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Last year Steven Wright looked good for the Paw Sox, posting a 3.46 ERA in 24 starts totaling 135 1/3 innings fanning 99 batters while walking 65. Perhaps the most impressive part of his year though, was when he posted a 2.15 ERA from July 1st onward in Pawtucket totaling 13 appearances, 11 of which were starts. In the big leagues Wright pitched in four games, one of which was a start, totaling 13 1/3 innings in which he gave up eight earned runs while striking out ten and walking nine.

If Wright keeps up what he is doing, which he should be able to, the future looks bright for him. Wright is valuable to the Boston Red Sox organization because of his versatility. Given his ability to start and pitch in long relief, Boston has some choices they can make when it comes to Wright. Knowing Boston, it would be tough for Wright to get a spot in the rotation right away, but the bullpen is more likely. In the bullpen given his immense stamina, Wright could log a high number of innings and save the bullpen during a blowout or during extra innings. Not to say that Wright could not give the Red Sox one good inning alone, but why should the Red Sox settle for one when they can get several good innings from him.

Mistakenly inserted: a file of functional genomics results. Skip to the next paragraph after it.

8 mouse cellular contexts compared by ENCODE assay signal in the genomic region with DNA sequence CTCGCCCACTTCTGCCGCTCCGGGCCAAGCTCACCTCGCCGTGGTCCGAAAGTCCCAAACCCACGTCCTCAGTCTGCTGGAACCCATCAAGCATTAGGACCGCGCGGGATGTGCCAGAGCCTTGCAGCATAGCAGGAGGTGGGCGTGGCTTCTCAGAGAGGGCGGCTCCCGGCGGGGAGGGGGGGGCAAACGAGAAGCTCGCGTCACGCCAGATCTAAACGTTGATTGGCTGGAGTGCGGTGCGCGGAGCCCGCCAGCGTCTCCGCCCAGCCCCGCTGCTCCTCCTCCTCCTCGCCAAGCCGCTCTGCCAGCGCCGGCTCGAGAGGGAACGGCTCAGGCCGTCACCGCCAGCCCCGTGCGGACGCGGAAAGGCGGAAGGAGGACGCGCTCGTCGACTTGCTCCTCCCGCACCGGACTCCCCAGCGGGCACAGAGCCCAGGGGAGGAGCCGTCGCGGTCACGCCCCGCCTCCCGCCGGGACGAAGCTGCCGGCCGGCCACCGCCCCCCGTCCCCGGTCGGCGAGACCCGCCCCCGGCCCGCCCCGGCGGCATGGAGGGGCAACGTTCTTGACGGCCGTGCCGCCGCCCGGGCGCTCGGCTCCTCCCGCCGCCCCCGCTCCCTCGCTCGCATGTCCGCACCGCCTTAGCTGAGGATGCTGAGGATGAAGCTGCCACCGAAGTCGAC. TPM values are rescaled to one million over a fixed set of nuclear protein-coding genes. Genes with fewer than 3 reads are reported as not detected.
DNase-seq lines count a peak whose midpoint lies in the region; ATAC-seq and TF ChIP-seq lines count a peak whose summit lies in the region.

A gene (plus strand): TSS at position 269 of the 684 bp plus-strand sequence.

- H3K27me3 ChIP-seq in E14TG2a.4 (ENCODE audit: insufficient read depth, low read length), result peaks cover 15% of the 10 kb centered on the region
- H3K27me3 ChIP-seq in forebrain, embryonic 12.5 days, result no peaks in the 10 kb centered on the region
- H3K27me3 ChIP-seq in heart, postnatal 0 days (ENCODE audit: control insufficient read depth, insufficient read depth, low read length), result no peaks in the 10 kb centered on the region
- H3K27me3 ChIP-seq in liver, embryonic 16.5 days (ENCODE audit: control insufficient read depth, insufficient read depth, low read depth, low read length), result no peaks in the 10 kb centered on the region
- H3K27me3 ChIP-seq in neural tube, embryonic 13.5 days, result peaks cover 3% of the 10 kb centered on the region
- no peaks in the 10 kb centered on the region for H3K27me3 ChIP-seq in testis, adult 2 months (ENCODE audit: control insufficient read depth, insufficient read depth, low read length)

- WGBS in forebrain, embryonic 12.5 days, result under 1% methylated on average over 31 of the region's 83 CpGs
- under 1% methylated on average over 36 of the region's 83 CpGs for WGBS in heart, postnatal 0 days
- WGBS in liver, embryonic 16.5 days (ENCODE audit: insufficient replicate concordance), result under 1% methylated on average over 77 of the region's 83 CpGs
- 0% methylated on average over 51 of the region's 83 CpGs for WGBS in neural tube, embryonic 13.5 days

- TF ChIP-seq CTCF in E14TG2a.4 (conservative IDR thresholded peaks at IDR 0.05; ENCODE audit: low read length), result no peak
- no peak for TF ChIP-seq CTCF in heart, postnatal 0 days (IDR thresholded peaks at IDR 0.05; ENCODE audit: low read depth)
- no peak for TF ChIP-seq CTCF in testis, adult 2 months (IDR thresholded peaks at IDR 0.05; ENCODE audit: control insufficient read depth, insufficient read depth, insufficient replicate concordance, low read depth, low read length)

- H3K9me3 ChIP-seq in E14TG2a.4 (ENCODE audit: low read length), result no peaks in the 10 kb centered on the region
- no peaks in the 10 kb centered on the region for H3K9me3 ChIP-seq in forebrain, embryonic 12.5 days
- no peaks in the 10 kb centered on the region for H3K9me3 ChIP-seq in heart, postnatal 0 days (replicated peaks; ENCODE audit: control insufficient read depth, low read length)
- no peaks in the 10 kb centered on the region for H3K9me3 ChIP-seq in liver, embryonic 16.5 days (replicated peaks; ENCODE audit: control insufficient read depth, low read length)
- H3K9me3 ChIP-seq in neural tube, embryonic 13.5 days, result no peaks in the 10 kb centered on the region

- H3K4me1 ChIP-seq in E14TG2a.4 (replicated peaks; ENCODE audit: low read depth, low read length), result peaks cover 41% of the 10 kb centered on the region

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Like fine wine, knuckleballers get better with age which is another plus for Steven Wright. Despite already being 29-years-old, Wright could have a long career ahead of him. The best part of it all is that all Wright cost the Red Sox back in 2012 was failed first base prospect Lars Anderson.

A potential heir to Tim Wakefield? Maybe, who knows. What is known is that Wright should be able to help Boston out in the long run logging large amounts of innings for the team.